Life expectancy at birth has been used as a measure of the health status of the population in England and Wales since the 1840s. It was employed in some of the earliest reports of the Registrar General to illustrate the differences in mortality experienced by populations in different parts of the country. The tradition of using life expectancy as an indicator of geographic inequalities in health has been continued by the Office for National Statistics (ONS) since 2001, with the publication of sub-national life expectancy statistics (XLSX 985 KB). Period life expectancy at a given age for an area is the average number of years a person would live, if he or she experienced the particular area age-specific mortality rates for that time period throughout his or her life.
Many studies have shown that geographical variations in life expectancy can largely be accounted for by individual and area-based deprivation. The Marmot Review published in 2010 highlighted the fact that people living in the poorest neighbourhoods will on average, die seven years earlier than people living in the richest neighbourhoods. The difference in disability-free life expectancy is even greater, with the average difference between the most and least deprived areas being 17 years. This means people in poorer areas not only die sooner, but they will also spend more of their lives living with a disability. For society to have a healthy population it is essential to take action to both raise the general level of health and flatten the social gradient.
Key findings for Lancashire-14: life expectancy
- In 2013 to 2015, life expectancy at birth (LE) for females in Lancashire-12 (82.1 yrs), Blackburn with Darwen (80.8 yrs) and Blackpool (79.4 yrs) is significantly lower than England (83.1 yrs).
- Within Lancashire-12, female LE in four districts (Fylde, Ribble Valley, South Ribble and West Lancashire) is statistically similar to England, with the remaining eight districts being significantly lower.
- Male LE in Lancashire-12 (78.5 yrs), Blackburn with Darwen (76.5 yrs) and Blackpool (74.3 yrs) is significantly lower than England (79.5 yrs).
- Male LE in Ribble Valley is significantly higher than the England average, while Chorley, Fylde, South Ribble, West Lancashire and Wyre are similar, and the remaining six districts are lower.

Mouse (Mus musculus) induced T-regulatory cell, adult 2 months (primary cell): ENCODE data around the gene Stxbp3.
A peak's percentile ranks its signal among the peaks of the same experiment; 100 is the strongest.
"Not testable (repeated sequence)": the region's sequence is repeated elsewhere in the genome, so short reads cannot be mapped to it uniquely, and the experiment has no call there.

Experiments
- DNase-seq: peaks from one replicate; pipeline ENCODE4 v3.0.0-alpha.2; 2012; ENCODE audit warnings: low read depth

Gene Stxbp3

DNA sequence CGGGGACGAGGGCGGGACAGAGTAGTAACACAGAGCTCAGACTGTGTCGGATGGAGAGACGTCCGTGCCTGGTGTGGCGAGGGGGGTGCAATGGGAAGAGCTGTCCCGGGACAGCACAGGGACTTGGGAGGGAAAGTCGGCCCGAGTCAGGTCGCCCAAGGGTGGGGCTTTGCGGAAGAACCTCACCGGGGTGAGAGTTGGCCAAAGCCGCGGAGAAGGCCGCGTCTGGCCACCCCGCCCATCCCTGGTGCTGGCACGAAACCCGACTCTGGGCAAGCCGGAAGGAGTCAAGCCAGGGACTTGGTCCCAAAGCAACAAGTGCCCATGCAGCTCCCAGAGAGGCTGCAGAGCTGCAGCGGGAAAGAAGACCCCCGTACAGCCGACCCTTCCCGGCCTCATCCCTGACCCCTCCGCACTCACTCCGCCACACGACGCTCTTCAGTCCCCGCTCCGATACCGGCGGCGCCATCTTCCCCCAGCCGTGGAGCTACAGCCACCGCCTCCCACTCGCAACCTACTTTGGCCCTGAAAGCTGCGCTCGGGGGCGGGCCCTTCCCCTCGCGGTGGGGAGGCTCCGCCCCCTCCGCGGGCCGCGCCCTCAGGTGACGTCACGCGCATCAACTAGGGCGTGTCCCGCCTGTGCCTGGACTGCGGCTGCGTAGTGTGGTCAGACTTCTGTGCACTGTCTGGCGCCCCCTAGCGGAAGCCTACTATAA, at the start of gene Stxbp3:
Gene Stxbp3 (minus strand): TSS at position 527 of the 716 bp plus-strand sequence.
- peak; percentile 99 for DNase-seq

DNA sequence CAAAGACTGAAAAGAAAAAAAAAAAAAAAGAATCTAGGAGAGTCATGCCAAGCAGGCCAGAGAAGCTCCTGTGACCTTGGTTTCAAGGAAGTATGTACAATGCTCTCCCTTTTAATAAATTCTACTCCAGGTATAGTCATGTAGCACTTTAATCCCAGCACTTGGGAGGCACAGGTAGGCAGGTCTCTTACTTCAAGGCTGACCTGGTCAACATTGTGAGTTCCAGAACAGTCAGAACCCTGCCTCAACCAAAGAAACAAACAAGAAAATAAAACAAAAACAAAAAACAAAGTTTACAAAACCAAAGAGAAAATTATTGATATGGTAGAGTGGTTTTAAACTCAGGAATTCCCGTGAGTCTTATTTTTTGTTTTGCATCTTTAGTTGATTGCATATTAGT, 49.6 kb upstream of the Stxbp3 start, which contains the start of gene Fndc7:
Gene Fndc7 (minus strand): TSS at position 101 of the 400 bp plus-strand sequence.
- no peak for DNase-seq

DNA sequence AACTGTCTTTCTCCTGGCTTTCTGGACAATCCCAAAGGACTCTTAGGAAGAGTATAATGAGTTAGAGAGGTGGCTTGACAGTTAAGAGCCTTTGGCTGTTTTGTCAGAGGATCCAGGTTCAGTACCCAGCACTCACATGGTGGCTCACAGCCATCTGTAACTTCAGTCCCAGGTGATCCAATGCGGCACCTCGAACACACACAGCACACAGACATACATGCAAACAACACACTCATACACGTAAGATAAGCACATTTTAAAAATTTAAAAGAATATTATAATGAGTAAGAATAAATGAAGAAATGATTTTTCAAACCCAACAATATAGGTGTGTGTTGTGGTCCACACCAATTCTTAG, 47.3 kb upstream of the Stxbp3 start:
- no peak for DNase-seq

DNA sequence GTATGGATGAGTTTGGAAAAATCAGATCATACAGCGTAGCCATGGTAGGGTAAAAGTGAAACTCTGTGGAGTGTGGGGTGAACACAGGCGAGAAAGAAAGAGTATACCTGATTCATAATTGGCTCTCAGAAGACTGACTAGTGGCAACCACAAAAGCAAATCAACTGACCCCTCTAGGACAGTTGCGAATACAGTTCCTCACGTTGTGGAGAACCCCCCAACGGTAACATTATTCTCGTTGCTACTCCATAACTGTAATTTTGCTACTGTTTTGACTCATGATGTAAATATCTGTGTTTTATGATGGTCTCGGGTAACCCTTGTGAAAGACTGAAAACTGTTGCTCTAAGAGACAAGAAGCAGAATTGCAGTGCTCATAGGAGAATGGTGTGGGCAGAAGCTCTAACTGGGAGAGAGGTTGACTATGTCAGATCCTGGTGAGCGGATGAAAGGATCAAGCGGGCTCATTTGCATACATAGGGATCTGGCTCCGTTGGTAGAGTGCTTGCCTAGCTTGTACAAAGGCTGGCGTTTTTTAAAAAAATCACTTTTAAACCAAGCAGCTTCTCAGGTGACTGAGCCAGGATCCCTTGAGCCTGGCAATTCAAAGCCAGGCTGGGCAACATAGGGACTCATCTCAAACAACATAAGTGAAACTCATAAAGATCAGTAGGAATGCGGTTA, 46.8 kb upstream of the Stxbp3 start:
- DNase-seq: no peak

- The gap in LE between each local authority in Lancashire-14 and England as a whole was greatest in Blackpool where the difference is 5.2 years lower for males and 3.7 years lower for females.
- The trend towards an increase in LE has slowed or reversed across Lancashire-14. This is most notable for Blackpool females, where between 2012-14 and 2013-15, LE reduced by almost 6 months.
- The Slope index of inequality (SII) measures inequalities in LE within local authorities and represents the range in years of life expectancy across the social gradient from most to least deprived groups of small areas. In 2012-2014:
- For females in Lancashire-12, the SSI is 7.1 years; Blackburn with Darwen is 8.3 years and Blackpool is 8.5 years.
- For males the SII is 10.2 years for Lancashire-12; Blackpool is 11.8 years and Blackburn with Darwen is 11.9 years.
- The SII has fluctuated for males and females over the period 2002-04 to 2012-14, with the greatest increases seen in 2012-24.
Key findings for Lancashire-14: Life expectancy at 65
- In 2013 to 2015, life expectancy (LE) at 65 for females in Lancashire-12 (20.4 yrs), Blackburn with Darwen (19.5 yrs) and Blackpool (19.3 yrs) is significantly lower than England (21.1 yrs).
- Within Lancashire-12, female LE at 65 in Ribble Valley is significantly higher than England, while in Fylde, South Ribble and Wyre it is statistically similar and significantly lower in the remaining eight districts.
- Male LE at 65 in Lancashire-12 (18.2 yrs), Blackburn with Darwen (17.5 yrs) and Blackpool (16.5 yrs) is significantly lower when compared to England (18.7 yrs).
- Male LE in Ribble Valley and South Ribble is significantly higher than the England average; four districts (Chorley, Fylde, Pendle and Wyre) are similar, and the remaining six are lower.
- Between 2012-14 and 2013-15, there is a slight decrease in female LE at 65 in Blackburn with Darwen and Blackpool, and no change in Lancashire-12 overall. For males there are increases in Blackburn with Darwen and Lancashire-12, but a decrease in Blackpool.
Page updated March 2017